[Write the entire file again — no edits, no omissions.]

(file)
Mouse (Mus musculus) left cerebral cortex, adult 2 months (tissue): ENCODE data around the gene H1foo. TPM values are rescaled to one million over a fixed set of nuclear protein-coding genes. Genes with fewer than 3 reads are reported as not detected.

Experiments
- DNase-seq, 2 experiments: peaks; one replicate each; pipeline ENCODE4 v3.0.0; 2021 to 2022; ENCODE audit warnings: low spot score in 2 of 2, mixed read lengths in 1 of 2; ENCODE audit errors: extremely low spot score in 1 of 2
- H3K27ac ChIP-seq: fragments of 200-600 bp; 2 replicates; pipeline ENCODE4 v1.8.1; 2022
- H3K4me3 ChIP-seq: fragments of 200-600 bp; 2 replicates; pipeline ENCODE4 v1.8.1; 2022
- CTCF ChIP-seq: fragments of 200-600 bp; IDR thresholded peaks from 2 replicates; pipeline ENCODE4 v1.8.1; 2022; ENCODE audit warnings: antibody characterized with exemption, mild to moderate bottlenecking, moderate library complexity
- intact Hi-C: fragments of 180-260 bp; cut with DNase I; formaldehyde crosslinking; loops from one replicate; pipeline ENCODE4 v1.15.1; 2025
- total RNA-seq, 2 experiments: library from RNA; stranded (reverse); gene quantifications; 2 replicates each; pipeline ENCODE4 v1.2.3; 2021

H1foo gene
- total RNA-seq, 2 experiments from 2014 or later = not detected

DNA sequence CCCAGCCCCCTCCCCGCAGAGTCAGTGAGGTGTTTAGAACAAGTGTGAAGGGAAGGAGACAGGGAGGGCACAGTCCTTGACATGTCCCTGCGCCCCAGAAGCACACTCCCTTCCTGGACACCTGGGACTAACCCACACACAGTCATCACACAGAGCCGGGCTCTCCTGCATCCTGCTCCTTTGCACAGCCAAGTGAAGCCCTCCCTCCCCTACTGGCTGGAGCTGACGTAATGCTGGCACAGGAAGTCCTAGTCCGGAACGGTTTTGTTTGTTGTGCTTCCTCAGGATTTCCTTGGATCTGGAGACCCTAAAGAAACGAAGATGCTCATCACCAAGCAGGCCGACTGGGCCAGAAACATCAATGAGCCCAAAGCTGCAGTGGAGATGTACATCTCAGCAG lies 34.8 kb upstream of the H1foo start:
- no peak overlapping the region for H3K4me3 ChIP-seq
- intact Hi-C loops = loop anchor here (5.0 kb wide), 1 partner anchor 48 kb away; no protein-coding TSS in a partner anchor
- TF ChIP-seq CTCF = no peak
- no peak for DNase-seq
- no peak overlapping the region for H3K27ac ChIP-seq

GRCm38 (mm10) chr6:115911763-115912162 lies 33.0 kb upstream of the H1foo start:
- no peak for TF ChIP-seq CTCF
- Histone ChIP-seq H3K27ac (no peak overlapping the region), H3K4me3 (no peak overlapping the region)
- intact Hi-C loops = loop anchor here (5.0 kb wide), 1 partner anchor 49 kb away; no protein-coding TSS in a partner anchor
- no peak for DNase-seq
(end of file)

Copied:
Mouse (Mus musculus) left cerebral cortex, adult 2 months (tissue): ENCODE data around the gene H1foo. TPM values are rescaled to one million over a fixed set of nuclear protein-coding genes. Genes with fewer than 3 reads are reported as not detected.

Experiments
- DNase-seq, 2 experiments: peaks; one replicate each; pipeline ENCODE4 v3.0.0; 2021 to 2022; ENCODE audit warnings: low spot score in 2 of 2, mixed read lengths in 1 of 2; ENCODE audit errors: extremely low spot score in 1 of 2
- H3K27ac ChIP-seq: fragments of 200-600 bp; 2 replicates; pipeline ENCODE4 v1.8.1; 2022
- H3K4me3 ChIP-seq: fragments of 200-600 bp; 2 replicates; pipeline ENCODE4 v1.8.1; 2022
- CTCF ChIP-seq: fragments of 200-600 bp; IDR thresholded peaks from 2 replicates; pipeline ENCODE4 v1.8.1; 2022; ENCODE audit warnings: antibody characterized with exemption, mild to moderate bottlenecking, moderate library complexity
- intact Hi-C: fragments of 180-260 bp; cut with DNase I; formaldehyde crosslinking; loops from one replicate; pipeline ENCODE4 v1.15.1; 2025
- total RNA-seq, 2 experiments: library from RNA; stranded (reverse); gene quantifications; 2 replicates each; pipeline ENCODE4 v1.2.3; 2021

H1foo gene
- total RNA-seq, 2 experiments from 2014 or later = not detected

DNA sequence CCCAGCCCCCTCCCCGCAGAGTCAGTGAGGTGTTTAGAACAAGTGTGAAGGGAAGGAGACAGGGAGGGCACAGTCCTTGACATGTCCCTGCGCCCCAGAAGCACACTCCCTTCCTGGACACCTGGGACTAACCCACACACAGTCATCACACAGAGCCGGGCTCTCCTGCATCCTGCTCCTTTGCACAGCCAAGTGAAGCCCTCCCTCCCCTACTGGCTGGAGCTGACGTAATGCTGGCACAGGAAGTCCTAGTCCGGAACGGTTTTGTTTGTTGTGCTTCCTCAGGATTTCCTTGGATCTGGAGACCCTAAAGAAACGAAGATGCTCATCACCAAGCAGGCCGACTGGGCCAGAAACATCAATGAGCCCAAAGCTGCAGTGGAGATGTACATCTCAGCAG lies 34.8 kb upstream of the H1foo start:
- no peak overlapping the region for H3K4me3 ChIP-seq
- intact Hi-C loops = loop anchor here (5.0 kb wide), 1 partner anchor 48 kb away; no protein-coding TSS in a partner anchor
- TF ChIP-seq CTCF = no peak
- no peak for DNase-seq
- no peak overlapping the region for H3K27ac ChIP-seq

GRCm38 (mm10) chr6:115911763-115912162 lies 33.0 kb upstream of the H1foo start:
- no peak for TF ChIP-seq CTCF
- Histone ChIP-seq H3K27ac (no peak overlapping the region), H3K4me3 (no peak overlapping the region)
- intact Hi-C loops = loop anchor here (5.0 kb wide), 1 partner anchor 49 kb away; no protein-coding TSS in a partner anchor
- no peak for DNase-seq